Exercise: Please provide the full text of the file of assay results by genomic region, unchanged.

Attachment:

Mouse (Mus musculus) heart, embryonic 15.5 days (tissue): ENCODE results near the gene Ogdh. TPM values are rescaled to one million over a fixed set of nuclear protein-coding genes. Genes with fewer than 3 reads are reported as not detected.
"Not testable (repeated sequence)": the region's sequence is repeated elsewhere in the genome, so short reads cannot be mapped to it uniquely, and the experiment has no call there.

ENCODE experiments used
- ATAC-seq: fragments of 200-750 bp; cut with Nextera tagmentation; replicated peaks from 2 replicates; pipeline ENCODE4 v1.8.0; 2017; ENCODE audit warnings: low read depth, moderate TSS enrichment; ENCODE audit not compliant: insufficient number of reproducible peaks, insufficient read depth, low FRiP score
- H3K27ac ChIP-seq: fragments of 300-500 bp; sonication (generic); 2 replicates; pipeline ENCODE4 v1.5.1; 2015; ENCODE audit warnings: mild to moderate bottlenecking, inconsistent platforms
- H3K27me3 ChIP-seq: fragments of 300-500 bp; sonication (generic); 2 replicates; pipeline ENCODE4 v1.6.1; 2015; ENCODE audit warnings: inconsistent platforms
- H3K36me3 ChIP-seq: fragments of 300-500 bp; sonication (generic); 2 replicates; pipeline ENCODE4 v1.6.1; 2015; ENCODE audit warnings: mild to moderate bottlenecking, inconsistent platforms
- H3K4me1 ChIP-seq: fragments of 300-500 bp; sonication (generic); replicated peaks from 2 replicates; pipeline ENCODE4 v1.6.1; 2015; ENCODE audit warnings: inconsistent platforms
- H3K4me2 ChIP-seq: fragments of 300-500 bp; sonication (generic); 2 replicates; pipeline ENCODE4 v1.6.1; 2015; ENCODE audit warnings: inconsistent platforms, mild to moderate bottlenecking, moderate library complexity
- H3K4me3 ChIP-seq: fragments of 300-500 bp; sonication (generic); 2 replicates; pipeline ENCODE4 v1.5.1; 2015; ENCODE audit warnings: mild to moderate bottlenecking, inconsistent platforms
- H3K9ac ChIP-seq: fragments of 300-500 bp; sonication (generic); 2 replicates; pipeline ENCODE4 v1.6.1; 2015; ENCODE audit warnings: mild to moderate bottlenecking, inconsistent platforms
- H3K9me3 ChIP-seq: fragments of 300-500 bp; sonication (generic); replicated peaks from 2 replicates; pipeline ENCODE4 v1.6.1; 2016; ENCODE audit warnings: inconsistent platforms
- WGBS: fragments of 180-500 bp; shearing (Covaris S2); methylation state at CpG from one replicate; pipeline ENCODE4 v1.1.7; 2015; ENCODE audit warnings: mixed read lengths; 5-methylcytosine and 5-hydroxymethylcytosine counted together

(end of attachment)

Mouse (Mus musculus) heart, embryonic 15.5 days (tissue): ENCODE results near the gene Ogdh. TPM values are rescaled to one million over a fixed set of nuclear protein-coding genes. Genes with fewer than 3 reads are reported as not detected.
"Not testable (repeated sequence)": the region's sequence is repeated elsewhere in the genome, so short reads cannot be mapped to it uniquely, and the experiment has no call there.

ENCODE experiments used
- ATAC-seq: fragments of 200-750 bp; cut with Nextera tagmentation; replicated peaks from 2 replicates; pipeline ENCODE4 v1.8.0; 2017; ENCODE audit warnings: low read depth, moderate TSS enrichment; ENCODE audit not compliant: insufficient number of reproducible peaks, insufficient read depth, low FRiP score
- H3K27ac ChIP-seq: fragments of 300-500 bp; sonication (generic); 2 replicates; pipeline ENCODE4 v1.5.1; 2015; ENCODE audit warnings: mild to moderate bottlenecking, inconsistent platforms
- H3K27me3 ChIP-seq: fragments of 300-500 bp; sonication (generic); 2 replicates; pipeline ENCODE4 v1.6.1; 2015; ENCODE audit warnings: inconsistent platforms
- H3K36me3 ChIP-seq: fragments of 300-500 bp; sonication (generic); 2 replicates; pipeline ENCODE4 v1.6.1; 2015; ENCODE audit warnings: mild to moderate bottlenecking, inconsistent platforms
- H3K4me1 ChIP-seq: fragments of 300-500 bp; sonication (generic); replicated peaks from 2 replicates; pipeline ENCODE4 v1.6.1; 2015; ENCODE audit warnings: inconsistent platforms
- H3K4me2 ChIP-seq: fragments of 300-500 bp; sonication (generic); 2 replicates; pipeline ENCODE4 v1.6.1; 2015; ENCODE audit warnings: inconsistent platforms, mild to moderate bottlenecking, moderate library complexity
- H3K4me3 ChIP-seq: fragments of 300-500 bp; sonication (generic); 2 replicates; pipeline ENCODE4 v1.5.1; 2015; ENCODE audit warnings: mild to moderate bottlenecking, inconsistent platforms
- H3K9ac ChIP-seq: fragments of 300-500 bp; sonication (generic); 2 replicates; pipeline ENCODE4 v1.6.1; 2015; ENCODE audit warnings: mild to moderate bottlenecking, inconsistent platforms
- H3K9me3 ChIP-seq: fragments of 300-500 bp; sonication (generic); replicated peaks from 2 replicates; pipeline ENCODE4 v1.6.1; 2016; ENCODE audit warnings: inconsistent platforms
- WGBS: fragments of 180-500 bp; shearing (Covaris S2); methylation state at CpG from one replicate; pipeline ENCODE4 v1.1.7; 2015; ENCODE audit warnings: mixed read lengths; 5-methylcytosine and 5-hydroxymethylcytosine counted together